• Ménière's disease;
  • intractable;
  • endolymphatic sac drainage;
  • steroids


Objective: Ménière's disease is a common inner ear disease with an incidence of 15 to 50 per 100,000 population. Since Ménière's disease is thought to be triggered by an immune insult to the inner ear, we examined intraendolymphatic sac application of steroids as a new therapeutic strategy for intractable Ménière's disease.

Study Design: Prospective randomized controlled study.

Methods: Between 1996 and 2005, we enrolled and assigned 197 intractable Ménière's patients to three groups in a randomized controlled trial: Group I (G-I)— patients who underwent endolymphatic sac drainage and steroid-instillation; Group II (G-II)—those who underwent endolymphatic sac drainage without steroid-instillation; and Group III (G-III)—those who declined endolymphatic sac drainage. Definitive spells and hearing in all three groups were determined for 2 to 7 years after treatment.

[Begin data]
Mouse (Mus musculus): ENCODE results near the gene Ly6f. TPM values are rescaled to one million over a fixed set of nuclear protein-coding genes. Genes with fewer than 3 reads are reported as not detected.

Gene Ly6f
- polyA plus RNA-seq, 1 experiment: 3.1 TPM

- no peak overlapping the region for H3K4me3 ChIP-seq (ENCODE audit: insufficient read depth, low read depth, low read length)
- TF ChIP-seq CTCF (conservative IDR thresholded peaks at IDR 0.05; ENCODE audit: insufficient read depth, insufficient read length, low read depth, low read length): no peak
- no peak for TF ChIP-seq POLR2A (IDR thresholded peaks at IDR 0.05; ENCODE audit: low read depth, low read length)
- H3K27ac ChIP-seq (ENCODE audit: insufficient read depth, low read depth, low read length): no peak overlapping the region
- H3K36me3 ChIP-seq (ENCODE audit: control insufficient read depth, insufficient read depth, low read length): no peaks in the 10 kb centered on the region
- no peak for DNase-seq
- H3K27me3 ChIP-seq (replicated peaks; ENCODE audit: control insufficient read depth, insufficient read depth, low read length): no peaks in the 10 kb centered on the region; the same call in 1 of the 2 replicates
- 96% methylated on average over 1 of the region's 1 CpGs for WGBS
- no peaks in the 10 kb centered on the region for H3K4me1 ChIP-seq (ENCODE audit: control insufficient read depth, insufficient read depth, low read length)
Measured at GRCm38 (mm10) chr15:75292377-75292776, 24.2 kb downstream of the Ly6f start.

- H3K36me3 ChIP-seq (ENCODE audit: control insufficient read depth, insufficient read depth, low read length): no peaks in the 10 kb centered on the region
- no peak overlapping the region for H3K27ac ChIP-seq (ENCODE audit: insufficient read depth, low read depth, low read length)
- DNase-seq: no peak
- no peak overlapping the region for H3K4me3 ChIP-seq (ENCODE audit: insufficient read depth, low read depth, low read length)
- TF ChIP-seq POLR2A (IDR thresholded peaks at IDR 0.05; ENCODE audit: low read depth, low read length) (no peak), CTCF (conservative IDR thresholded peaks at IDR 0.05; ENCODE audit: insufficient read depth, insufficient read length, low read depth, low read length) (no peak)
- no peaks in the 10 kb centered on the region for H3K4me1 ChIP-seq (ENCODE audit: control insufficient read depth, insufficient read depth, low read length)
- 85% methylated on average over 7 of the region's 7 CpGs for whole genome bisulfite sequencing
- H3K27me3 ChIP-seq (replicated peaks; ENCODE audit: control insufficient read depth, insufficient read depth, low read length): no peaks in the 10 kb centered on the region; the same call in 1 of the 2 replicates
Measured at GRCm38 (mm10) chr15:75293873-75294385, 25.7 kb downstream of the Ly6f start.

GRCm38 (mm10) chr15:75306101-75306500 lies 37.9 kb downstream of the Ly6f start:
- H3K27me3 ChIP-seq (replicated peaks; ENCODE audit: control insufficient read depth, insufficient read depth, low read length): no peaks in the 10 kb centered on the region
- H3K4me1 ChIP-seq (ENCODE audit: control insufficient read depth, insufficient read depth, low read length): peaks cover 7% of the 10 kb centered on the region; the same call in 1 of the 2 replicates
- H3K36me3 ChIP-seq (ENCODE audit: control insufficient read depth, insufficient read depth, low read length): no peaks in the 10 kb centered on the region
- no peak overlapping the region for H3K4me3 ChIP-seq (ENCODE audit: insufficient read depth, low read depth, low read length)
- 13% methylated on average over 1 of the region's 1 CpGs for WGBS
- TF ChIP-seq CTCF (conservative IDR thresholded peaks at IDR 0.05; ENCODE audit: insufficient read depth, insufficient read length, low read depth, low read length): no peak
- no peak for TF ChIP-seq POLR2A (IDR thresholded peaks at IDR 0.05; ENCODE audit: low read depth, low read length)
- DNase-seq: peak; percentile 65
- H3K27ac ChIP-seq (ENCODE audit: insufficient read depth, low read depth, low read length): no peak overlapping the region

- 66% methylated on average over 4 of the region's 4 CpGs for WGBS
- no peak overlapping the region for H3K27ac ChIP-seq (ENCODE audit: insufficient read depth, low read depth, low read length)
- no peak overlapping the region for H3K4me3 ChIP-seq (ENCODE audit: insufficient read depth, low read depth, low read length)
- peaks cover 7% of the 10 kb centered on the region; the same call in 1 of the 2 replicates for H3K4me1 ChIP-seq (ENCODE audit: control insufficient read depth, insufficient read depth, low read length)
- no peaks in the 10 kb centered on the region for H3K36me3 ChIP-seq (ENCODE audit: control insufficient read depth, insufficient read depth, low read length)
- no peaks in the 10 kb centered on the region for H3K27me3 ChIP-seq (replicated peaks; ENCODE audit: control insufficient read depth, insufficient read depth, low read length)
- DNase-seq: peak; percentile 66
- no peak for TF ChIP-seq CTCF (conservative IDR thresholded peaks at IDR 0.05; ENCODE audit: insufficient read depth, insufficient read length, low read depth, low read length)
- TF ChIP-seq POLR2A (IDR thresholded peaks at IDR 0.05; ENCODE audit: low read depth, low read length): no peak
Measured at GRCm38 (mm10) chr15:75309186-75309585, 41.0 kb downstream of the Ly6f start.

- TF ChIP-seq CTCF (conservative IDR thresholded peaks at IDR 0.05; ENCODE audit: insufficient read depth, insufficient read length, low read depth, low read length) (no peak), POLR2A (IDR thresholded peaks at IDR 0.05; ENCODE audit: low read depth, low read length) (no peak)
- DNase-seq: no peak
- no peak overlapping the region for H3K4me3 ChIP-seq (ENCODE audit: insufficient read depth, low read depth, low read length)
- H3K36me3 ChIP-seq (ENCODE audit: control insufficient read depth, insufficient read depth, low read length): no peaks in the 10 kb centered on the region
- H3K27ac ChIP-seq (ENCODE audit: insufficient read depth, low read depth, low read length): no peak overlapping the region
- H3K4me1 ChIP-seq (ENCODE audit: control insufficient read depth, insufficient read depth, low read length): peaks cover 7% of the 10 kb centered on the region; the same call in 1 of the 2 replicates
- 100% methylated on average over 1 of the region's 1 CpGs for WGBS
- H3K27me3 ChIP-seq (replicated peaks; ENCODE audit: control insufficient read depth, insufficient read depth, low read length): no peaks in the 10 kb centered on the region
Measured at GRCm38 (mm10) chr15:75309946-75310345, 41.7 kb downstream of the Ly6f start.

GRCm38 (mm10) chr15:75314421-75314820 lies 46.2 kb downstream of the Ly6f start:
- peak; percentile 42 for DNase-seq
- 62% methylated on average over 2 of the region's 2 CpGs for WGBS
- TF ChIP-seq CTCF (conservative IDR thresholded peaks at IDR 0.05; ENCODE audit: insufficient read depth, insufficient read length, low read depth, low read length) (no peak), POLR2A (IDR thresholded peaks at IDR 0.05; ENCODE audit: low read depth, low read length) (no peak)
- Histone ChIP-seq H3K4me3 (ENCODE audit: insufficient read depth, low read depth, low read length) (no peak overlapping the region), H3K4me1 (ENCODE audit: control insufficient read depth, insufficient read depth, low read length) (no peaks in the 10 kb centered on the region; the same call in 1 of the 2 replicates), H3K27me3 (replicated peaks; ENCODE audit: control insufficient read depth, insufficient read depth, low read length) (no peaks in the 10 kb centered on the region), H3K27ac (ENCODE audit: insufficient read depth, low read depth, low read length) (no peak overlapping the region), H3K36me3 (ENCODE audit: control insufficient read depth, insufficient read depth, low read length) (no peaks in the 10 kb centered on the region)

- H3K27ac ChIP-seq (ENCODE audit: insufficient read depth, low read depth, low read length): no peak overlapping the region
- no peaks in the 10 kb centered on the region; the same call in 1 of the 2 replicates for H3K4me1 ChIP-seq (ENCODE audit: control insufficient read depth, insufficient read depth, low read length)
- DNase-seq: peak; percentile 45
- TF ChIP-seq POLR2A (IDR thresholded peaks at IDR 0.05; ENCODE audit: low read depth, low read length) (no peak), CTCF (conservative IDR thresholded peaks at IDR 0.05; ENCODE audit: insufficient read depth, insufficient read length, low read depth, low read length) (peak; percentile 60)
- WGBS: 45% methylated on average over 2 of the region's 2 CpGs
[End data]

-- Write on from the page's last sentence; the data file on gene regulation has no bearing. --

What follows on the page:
Results: According to the 1995 American Academy of Otolaryngology–Head and Neck Surgery (AAO-HNS) criteria, 2-year results demonstrated that vertigo was completely controlled in 88.0% of patients in G-I (n = 100), 85.1% of patients in G-II (n = 47), and 8.0% in G-III (n = 50). Statistically, G-I = G-II>G-III. Hearing was improved in 49.0% of patients in G-I, 31.9% in G-II, and 6.0% in G-III (G-I>G-II>G-III). Results after 7 years showed that vertigo was completely controlled in 78.8% of patients in G-I, 79.2% in G-II, and 25.0% in G-III (G-I = G-II>G-III). Hearing improved in 36.5% of patients in G-I, 8.3% in G-II, and 0.0% in G-III (G-I>G-II = G-III).

Conclusions: From non-surgical observation in G-III for at least 7 years after treatment, steroids instilled into endolymphatic sac in G-I patients significantly improved hearing in intractable Ménière's patients, more so than endolymphatic sac drainage without steroids in G-II patients.